The American public – and with it, those seeking financial advice – is increasingly diverse. As consumer demand for financial advice grows, it is imperative that the financial planning profession work toward expanding and diversifying the ranks of financial planning professionals who can meet the needs of increasingly diverse consumers. However, women make up only 23% of CFP® professionals in the United States, and based on self-reported data provided to CFP Board, less than 3.5 percent of all 80,000 CFP® professionals are black or Latino, which is significantly less than the representation of blacks and Latinos in the U.S. population.

The Center for Financial Planning is serving as a catalyst for research and engagement to advance diversity in the financial planner workforce to ensure that the profession can better meet the increasingly diverse needs of the American public.

Center’s programming to advance Diversity includes:

  • Publishing a Thought Leadership Paper, based on findings from the comprehensive research study of barriers to racial and ethnic diversity in the financial planner workforce, that provides research based recommendations for addressing the under-representation of blacks and Latinos in the financial planning profession.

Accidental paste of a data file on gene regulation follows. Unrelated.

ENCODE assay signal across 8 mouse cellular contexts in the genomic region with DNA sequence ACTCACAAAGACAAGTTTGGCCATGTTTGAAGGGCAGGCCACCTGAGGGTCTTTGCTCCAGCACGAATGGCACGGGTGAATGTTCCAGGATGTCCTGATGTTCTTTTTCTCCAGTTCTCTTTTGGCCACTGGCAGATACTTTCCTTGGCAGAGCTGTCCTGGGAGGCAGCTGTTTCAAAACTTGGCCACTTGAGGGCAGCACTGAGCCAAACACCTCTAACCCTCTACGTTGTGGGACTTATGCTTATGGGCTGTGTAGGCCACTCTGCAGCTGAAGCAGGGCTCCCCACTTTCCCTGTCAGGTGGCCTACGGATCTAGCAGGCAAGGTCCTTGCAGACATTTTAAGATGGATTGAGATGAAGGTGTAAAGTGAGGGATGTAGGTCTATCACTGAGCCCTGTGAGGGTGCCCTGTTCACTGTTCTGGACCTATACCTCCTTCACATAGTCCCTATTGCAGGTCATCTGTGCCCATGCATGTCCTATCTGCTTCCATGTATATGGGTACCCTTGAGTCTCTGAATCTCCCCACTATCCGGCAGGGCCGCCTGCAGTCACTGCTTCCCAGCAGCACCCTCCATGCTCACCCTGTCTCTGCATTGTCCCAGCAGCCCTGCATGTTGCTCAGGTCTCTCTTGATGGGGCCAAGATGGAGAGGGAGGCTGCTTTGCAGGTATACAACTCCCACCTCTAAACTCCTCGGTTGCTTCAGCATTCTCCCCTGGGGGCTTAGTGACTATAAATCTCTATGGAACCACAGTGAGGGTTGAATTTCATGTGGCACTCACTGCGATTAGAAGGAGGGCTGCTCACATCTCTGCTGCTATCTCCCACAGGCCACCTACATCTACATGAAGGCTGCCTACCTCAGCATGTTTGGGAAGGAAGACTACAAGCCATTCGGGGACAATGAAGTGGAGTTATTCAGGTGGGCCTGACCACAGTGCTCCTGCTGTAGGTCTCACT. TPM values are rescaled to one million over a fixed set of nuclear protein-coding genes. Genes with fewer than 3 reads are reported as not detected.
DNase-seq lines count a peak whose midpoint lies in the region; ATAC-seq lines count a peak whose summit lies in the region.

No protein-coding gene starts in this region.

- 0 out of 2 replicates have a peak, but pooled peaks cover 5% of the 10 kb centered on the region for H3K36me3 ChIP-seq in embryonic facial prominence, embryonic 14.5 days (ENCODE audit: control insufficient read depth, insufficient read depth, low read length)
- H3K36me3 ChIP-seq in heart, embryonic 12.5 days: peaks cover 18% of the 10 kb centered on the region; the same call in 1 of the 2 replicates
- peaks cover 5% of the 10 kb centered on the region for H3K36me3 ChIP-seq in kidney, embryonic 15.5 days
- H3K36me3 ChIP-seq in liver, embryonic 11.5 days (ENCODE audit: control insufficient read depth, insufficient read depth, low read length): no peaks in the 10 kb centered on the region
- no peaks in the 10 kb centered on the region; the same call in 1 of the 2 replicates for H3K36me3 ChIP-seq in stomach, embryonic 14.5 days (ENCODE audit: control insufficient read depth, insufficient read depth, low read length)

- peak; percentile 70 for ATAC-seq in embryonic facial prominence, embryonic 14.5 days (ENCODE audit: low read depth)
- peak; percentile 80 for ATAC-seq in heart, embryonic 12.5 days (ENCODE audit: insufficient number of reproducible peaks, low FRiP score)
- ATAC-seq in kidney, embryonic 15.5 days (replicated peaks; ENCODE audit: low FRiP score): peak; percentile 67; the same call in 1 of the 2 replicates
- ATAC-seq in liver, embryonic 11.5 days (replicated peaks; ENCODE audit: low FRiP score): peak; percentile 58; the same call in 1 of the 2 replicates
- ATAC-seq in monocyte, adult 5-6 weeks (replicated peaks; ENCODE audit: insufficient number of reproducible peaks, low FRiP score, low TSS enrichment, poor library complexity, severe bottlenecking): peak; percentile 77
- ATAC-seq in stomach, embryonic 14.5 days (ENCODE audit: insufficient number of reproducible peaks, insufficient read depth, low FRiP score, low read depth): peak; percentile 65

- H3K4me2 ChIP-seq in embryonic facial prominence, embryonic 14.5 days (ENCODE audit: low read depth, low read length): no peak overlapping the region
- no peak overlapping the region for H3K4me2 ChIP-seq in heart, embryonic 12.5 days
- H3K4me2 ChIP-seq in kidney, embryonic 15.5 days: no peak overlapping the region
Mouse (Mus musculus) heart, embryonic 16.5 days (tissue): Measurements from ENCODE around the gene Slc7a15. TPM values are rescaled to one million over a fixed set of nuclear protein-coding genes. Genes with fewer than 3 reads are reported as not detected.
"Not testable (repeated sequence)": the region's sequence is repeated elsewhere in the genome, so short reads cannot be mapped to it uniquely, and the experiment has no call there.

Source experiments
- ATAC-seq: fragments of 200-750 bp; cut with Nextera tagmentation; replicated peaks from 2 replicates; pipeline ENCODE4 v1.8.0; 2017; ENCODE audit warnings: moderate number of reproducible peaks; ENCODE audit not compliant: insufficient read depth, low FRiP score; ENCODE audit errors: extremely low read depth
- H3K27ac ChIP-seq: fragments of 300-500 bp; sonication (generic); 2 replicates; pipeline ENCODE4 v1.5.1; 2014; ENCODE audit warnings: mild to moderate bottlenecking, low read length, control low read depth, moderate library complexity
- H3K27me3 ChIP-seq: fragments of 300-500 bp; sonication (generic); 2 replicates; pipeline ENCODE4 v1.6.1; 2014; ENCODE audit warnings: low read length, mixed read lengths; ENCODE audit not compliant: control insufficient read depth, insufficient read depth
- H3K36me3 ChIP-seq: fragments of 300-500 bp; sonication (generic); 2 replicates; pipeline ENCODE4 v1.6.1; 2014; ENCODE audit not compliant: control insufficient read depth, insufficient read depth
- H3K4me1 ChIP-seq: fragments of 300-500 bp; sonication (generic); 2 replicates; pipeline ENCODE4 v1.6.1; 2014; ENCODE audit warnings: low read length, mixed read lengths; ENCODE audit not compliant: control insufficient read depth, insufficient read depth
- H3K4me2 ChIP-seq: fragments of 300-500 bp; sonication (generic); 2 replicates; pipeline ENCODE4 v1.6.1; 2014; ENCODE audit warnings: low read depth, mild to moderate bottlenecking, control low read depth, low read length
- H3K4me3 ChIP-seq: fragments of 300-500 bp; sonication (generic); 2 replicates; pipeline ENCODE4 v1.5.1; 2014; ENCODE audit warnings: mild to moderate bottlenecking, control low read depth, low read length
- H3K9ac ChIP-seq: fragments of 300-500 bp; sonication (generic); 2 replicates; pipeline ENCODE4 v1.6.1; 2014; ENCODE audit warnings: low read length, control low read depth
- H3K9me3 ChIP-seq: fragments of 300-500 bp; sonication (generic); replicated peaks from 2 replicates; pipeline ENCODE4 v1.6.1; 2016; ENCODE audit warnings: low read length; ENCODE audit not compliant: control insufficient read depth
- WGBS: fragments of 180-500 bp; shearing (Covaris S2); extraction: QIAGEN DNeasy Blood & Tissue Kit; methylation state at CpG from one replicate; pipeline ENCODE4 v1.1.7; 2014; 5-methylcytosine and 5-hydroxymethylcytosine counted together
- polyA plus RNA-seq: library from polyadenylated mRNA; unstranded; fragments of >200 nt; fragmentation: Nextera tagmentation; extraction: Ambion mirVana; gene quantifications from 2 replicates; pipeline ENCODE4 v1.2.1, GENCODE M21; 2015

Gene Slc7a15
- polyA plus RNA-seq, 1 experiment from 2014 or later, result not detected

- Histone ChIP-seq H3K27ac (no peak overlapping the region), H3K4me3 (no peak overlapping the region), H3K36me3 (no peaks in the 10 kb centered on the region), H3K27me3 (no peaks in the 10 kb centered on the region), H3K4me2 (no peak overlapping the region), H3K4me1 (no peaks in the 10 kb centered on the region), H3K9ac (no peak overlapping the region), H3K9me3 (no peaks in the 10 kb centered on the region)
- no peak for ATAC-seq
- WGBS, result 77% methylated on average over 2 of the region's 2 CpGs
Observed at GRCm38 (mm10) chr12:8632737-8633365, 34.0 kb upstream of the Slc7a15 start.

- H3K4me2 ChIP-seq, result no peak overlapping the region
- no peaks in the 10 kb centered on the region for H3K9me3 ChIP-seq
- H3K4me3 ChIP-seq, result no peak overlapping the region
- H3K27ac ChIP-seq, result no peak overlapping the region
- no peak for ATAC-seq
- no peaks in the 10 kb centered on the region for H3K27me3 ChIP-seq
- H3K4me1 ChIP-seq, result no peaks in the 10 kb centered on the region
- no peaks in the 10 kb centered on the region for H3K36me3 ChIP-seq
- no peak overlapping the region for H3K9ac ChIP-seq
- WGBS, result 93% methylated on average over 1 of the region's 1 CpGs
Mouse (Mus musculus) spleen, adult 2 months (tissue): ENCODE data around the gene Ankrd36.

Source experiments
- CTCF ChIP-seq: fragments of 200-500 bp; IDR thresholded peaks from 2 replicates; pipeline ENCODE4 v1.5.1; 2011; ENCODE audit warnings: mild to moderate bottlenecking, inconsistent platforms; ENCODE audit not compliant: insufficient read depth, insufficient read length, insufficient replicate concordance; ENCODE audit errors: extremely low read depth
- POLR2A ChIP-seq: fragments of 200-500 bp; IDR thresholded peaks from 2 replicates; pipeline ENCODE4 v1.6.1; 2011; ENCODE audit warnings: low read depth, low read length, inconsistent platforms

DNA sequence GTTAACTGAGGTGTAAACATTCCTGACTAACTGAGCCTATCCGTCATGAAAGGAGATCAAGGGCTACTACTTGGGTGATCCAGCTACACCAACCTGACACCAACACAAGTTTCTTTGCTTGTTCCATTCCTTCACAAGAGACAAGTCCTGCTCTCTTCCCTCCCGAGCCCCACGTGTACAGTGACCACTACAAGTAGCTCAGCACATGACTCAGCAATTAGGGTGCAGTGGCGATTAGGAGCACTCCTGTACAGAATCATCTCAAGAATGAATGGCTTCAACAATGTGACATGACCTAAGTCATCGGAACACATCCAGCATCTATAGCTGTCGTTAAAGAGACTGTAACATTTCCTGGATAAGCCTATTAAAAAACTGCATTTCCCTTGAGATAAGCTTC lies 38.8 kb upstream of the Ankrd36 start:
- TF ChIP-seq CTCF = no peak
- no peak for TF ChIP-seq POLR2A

• Hosting the Center’s first-ever Diversity Summit on October 23, 2018 at the Times Center in New York City to release the Thought Leadership Paper and engage leaders within and beyond the profession around recommended solutions. 
  • Expanding the reach of the “I am a CFP® Pro” educational campaign to raise awareness of financial planning careers among young people, through customizable toolkits and partnerships with schools, firms and nonprofit organizations.
  • Continuing the Women’s Initiative, including the WIN Advocate Program to educate women and girls about financial planning careers, and the WIN-to-WIN Mentorship Program to assist women on the path to CFP® certification, as well as developing new programs to address the “feminine famine” in financial planning.  
  • Engaging financial planning firms in addressing workplace culture factors that directly or indirectly discourage women from entering, staying in, and advancing within the profession.